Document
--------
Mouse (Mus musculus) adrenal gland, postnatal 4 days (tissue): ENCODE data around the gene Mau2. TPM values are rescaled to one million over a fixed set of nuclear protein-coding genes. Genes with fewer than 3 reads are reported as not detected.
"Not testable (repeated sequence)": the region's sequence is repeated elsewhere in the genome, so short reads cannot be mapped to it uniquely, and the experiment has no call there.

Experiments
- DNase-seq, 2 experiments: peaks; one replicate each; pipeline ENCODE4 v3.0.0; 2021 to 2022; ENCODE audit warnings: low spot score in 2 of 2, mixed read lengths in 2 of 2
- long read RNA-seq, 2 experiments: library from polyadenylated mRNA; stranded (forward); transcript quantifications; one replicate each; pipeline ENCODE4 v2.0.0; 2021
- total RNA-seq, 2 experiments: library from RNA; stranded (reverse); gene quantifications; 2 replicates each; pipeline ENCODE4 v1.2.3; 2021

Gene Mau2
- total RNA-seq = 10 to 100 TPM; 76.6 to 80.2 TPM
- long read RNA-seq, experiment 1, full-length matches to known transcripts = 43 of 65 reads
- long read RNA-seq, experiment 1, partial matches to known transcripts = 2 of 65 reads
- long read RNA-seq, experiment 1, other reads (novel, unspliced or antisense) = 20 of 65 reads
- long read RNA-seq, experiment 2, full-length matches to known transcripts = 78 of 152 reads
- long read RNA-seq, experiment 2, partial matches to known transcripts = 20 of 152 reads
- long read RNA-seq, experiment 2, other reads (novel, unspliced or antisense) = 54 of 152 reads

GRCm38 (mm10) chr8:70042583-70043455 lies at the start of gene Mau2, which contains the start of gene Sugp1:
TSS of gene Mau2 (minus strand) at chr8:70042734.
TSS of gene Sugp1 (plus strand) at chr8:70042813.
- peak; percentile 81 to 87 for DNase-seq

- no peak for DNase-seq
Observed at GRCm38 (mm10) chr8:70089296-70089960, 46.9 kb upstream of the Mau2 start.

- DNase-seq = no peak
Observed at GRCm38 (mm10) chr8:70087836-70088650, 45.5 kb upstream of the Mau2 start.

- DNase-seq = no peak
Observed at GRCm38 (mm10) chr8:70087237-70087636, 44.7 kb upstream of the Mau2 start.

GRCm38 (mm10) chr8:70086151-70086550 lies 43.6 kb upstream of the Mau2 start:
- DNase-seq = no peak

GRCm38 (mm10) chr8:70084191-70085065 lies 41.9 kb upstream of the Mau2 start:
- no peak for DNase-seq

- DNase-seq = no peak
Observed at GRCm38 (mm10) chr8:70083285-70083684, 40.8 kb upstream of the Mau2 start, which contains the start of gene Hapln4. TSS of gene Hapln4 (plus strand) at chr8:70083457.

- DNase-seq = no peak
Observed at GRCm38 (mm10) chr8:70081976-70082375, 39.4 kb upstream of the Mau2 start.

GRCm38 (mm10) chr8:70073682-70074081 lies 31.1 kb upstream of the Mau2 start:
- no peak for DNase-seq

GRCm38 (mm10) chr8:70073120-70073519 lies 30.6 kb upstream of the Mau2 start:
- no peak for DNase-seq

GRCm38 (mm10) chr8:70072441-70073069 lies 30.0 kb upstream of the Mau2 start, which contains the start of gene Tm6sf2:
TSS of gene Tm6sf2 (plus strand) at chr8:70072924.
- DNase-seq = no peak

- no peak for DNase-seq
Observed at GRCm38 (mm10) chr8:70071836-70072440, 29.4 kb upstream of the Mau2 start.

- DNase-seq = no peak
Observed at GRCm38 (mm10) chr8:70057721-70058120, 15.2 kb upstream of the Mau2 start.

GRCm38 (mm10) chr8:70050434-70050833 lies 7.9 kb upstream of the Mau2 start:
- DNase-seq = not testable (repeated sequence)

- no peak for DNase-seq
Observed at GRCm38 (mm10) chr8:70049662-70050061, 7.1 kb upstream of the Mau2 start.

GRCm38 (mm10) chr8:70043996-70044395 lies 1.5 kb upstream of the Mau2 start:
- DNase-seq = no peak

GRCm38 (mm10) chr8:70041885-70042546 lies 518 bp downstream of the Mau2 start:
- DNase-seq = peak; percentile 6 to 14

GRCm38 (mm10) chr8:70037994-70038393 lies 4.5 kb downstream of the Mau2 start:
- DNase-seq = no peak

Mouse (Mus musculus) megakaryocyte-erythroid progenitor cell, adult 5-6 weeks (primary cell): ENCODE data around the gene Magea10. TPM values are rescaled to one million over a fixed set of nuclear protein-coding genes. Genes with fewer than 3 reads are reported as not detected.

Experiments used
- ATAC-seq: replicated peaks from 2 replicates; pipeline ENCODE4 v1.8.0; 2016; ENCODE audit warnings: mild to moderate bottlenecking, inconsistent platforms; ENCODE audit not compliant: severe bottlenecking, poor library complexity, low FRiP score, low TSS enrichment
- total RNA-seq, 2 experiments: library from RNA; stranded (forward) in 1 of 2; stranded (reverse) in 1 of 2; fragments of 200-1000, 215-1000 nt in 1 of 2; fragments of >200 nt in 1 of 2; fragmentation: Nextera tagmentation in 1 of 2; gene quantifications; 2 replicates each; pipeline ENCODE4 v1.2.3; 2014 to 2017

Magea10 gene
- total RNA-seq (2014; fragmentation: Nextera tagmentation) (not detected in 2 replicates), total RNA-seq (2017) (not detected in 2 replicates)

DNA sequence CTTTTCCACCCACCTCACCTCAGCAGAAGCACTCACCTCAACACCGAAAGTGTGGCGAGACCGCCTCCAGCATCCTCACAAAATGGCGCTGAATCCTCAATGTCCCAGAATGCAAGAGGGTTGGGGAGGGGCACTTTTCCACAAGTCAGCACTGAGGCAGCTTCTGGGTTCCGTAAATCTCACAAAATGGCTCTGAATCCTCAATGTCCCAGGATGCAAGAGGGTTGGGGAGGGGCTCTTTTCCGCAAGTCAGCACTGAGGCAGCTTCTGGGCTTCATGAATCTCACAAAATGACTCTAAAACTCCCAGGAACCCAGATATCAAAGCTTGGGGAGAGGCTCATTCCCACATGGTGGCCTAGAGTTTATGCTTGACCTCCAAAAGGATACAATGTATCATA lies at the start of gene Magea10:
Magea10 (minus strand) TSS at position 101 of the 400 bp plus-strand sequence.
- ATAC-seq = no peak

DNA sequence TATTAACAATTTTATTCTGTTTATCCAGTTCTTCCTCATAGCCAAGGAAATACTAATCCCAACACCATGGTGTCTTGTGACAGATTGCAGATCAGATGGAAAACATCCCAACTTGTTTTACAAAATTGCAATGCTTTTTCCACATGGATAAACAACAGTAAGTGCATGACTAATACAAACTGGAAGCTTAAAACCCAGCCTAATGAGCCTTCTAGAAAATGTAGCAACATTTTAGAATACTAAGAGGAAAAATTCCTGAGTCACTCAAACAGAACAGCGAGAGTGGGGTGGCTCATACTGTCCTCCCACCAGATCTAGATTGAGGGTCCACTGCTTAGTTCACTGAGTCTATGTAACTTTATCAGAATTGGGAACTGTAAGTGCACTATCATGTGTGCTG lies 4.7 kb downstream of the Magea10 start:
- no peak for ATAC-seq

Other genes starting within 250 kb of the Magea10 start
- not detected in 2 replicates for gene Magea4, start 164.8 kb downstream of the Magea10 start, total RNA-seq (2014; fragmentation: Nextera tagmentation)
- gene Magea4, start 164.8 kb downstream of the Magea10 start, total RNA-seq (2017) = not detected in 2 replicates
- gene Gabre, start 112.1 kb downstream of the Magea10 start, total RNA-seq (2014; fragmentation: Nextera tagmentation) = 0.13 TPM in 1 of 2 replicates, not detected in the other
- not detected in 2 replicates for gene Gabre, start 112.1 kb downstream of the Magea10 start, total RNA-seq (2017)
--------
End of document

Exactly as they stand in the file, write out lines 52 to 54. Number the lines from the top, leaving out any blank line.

GRCm38 (mm10) chr8:70037994-70038393 lies 4.5 kb downstream of the Mau2 start:
- DNase-seq = no peak

Mouse (Mus musculus) megakaryocyte-erythroid progenitor cell, adult 5-6 weeks (primary cell): ENCODE data around the gene Magea10. TPM values are rescaled to one million over a fixed set of nuclear protein-coding genes. Genes with fewer than 3 reads are reported as not detected.